Environmental consciousness is a pivotal transition in the way that we human beings think and behave. Whilst the fashionable trend of ‘GOING GREEN’ is a positive step in the right direction, the subsequent step forward, is to become an environmentally conscious individual.
It has become increasingly apparent that the more we allow the Earth’s environment to become spoiled and disrupted, the greater the negative knock-on effect on us.
Because we did not pay sufficient attention to this simple fact in the past, we are now facing a number of serious threats to human health and well-being including:
Climate Change and Global Warming,
Pollution of our Air, Water and Soil
Loss of Marine Life and Earth’s Biodiversity
Natural resources being used up faster than the Earth can recover or reproduce.
While we do need to take remedial action to deal with these threats, it is important that we also look at the underlying causes. We need to recognize that all of these threats are symptoms and effects of the mind-set and value systems that caused them. If we wish to fix these symptoms and effects, then we have to begin by ‘changing our minds’.
We need to consider that there are sub-conscious values and drivers that contribute to the destruction of our Environment.
Ignorance – simply not knowing any better
Short-term thinking – not taking the long term consequences into consideration.
Isolated or Insular thinking – not recognising that everything is interconnected and that therefore certain actions which may be beneficial for one aspect or part may actually be harmful when looked at in context of the whole.
Selfish thinking – not caring about the consequences and effect on others.
Greed – taking much more than you need.
Dogma – insisting on doing things in a particular way (irrespective of the consequence) because that’s the way they have always been done in the past or because that’s the way a certain Authority says that they should be done.
Combative attitudes – whilst competition can be healthy as it encourages growth and improvement, excessive and unnecessary competition (involving damage to or destruction of, a competitor or their resources) is not healthy for people or the environment.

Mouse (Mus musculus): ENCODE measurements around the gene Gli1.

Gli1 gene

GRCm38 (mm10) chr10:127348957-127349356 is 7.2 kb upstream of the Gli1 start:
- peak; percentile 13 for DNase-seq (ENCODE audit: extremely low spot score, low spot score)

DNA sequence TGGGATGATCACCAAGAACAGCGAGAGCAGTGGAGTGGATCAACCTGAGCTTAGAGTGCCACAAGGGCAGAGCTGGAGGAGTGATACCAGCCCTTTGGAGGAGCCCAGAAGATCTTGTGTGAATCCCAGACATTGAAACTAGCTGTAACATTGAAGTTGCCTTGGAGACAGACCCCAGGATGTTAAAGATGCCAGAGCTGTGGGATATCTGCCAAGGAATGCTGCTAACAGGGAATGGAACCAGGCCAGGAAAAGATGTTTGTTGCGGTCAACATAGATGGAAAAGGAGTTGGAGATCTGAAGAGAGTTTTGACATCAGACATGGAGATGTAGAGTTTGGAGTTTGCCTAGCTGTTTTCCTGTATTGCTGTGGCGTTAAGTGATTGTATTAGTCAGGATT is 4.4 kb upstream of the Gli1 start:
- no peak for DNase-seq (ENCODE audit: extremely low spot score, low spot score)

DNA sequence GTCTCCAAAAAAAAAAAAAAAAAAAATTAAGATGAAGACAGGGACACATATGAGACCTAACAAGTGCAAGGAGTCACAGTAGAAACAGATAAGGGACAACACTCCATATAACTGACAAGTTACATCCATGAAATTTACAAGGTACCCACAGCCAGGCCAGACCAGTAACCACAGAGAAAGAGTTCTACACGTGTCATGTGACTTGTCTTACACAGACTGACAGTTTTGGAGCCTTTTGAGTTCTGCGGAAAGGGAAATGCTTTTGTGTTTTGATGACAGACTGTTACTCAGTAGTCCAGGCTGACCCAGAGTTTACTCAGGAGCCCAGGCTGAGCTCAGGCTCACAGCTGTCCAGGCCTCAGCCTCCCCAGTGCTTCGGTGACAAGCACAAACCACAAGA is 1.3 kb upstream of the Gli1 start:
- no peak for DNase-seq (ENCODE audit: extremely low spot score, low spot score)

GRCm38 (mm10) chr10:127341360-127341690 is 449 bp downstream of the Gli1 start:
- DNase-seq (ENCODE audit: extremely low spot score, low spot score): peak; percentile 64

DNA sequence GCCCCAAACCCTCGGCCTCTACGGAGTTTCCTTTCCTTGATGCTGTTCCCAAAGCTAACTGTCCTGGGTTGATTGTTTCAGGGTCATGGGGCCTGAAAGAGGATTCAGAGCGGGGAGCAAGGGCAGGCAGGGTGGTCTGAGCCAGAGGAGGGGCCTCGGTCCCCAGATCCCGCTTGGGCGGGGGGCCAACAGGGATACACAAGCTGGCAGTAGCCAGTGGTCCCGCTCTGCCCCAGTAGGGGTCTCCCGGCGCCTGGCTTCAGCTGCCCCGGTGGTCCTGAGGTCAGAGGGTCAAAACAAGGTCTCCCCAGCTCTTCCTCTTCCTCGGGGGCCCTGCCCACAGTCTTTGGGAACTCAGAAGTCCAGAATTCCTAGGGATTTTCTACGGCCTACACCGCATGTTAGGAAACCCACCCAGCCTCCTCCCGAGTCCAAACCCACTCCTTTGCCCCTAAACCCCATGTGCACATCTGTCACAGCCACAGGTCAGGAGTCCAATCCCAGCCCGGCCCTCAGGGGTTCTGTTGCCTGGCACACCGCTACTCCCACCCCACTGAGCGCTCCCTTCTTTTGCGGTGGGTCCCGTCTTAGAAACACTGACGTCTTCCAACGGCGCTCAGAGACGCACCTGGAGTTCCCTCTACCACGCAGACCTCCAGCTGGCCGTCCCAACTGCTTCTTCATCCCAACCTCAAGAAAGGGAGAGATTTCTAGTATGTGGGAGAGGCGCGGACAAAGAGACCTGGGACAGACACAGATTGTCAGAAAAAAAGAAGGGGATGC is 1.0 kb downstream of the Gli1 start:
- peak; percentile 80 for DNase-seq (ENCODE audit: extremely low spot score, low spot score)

Consumer culture – It is a recognised fact that human beings are currently consuming quantities of Earth’s resources faster than the Earth can recover or replenish these resources. This is driven by a cultural value system that implies that the more you have, consume and own, the higher your position in society. Each individual is therefore directly motivated by this culture to acquire an ever increasing quantity of material assets.
“If you keep doing what you have always done – don’t be surprised if you keep getting the same results”.
So if these values and mind-sets are the underlying drivers of our environmental and social troubles, then the next logical step is to identify the opposite ENVIRONMENTAL CONSCIOUSNESS and values that can guide our actions toward a healthier planet and society.
ENVIRONMENTAL CONSCIOUSNESS SHIFT
Ignorance; needs to be replaced by — Environmental knowledge and awareness
Short term thinking; – needs to be replaced by — Long term thinking & planning
Isolated thinking; needs to be replaced by — Systems thinking and holistic perspectives
Selfishness; needs to be replaced by — Care and consideration for the whole of Earth’s community ( human and non-human )
Greed; needs to be replaced by — Generosity and simplification of lifestyle
Dogma; needs to be replaced by — Logical, rational reasoning and understanding
Combative attitudes; need to be replaced by — Collaboration and co-operation
Quantity of consumption; needs to be replaced by — Quality of consumption whereby products are valued for their ;
Quality of performance
Durability of lifespan
Minimal environmental impact in both manufacture and usage
There is no way that a sufficiently comprehensive set of EC rules could be developed that could adequately prescribe the appropriate responses to every conceivable situation that could arise in the future. This is why thinking about our current social and environmental challenges from a ‘value system’ perspective is so much more practical and useful. It empowers us to work out our own solutions to our challenges in our own way – simply applying an acceptable value system in a conscious way.